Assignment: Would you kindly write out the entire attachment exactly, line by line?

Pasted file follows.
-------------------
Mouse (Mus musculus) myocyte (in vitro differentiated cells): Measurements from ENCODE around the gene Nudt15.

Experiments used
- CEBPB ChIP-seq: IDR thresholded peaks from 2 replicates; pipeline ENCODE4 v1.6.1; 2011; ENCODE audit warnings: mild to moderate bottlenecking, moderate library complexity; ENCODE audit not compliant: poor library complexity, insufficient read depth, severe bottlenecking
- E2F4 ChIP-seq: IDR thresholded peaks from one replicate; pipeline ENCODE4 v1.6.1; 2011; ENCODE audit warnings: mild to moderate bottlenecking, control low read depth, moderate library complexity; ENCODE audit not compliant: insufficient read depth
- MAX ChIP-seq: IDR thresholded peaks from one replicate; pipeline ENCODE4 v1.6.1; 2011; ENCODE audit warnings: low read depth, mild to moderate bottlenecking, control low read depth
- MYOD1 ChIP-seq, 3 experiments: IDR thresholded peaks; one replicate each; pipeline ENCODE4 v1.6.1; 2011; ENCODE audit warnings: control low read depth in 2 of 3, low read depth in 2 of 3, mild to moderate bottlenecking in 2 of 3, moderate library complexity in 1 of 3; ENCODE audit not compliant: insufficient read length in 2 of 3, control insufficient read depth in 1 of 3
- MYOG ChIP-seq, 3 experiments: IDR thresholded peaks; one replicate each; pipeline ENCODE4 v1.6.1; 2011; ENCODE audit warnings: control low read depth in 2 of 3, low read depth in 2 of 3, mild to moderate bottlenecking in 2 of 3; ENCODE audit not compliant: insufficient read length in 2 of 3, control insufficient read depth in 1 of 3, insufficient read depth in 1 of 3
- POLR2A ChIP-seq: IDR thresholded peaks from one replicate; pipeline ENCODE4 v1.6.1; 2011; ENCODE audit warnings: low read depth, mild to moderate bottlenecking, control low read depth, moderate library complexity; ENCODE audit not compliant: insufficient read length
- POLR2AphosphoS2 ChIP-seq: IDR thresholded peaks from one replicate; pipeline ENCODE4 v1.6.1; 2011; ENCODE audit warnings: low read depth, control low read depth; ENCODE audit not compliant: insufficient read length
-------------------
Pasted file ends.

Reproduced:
Mouse (Mus musculus) myocyte (in vitro differentiated cells): Measurements from ENCODE around the gene Nudt15.

Experiments used
- CEBPB ChIP-seq: IDR thresholded peaks from 2 replicates; pipeline ENCODE4 v1.6.1; 2011; ENCODE audit warnings: mild to moderate bottlenecking, moderate library complexity; ENCODE audit not compliant: poor library complexity, insufficient read depth, severe bottlenecking
- E2F4 ChIP-seq: IDR thresholded peaks from one replicate; pipeline ENCODE4 v1.6.1; 2011; ENCODE audit warnings: mild to moderate bottlenecking, control low read depth, moderate library complexity; ENCODE audit not compliant: insufficient read depth
- MAX ChIP-seq: IDR thresholded peaks from one replicate; pipeline ENCODE4 v1.6.1; 2011; ENCODE audit warnings: low read depth, mild to moderate bottlenecking, control low read depth
- MYOD1 ChIP-seq, 3 experiments: IDR thresholded peaks; one replicate each; pipeline ENCODE4 v1.6.1; 2011; ENCODE audit warnings: control low read depth in 2 of 3, low read depth in 2 of 3, mild to moderate bottlenecking in 2 of 3, moderate library complexity in 1 of 3; ENCODE audit not compliant: insufficient read length in 2 of 3, control insufficient read depth in 1 of 3
- MYOG ChIP-seq, 3 experiments: IDR thresholded peaks; one replicate each; pipeline ENCODE4 v1.6.1; 2011; ENCODE audit warnings: control low read depth in 2 of 3, low read depth in 2 of 3, mild to moderate bottlenecking in 2 of 3; ENCODE audit not compliant: insufficient read length in 2 of 3, control insufficient read depth in 1 of 3, insufficient read depth in 1 of 3
- POLR2A ChIP-seq: IDR thresholded peaks from one replicate; pipeline ENCODE4 v1.6.1; 2011; ENCODE audit warnings: low read depth, mild to moderate bottlenecking, control low read depth, moderate library complexity; ENCODE audit not compliant: insufficient read length
- POLR2AphosphoS2 ChIP-seq: IDR thresholded peaks from one replicate; pipeline ENCODE4 v1.6.1; 2011; ENCODE audit warnings: low read depth, control low read depth; ENCODE audit not compliant: insufficient read length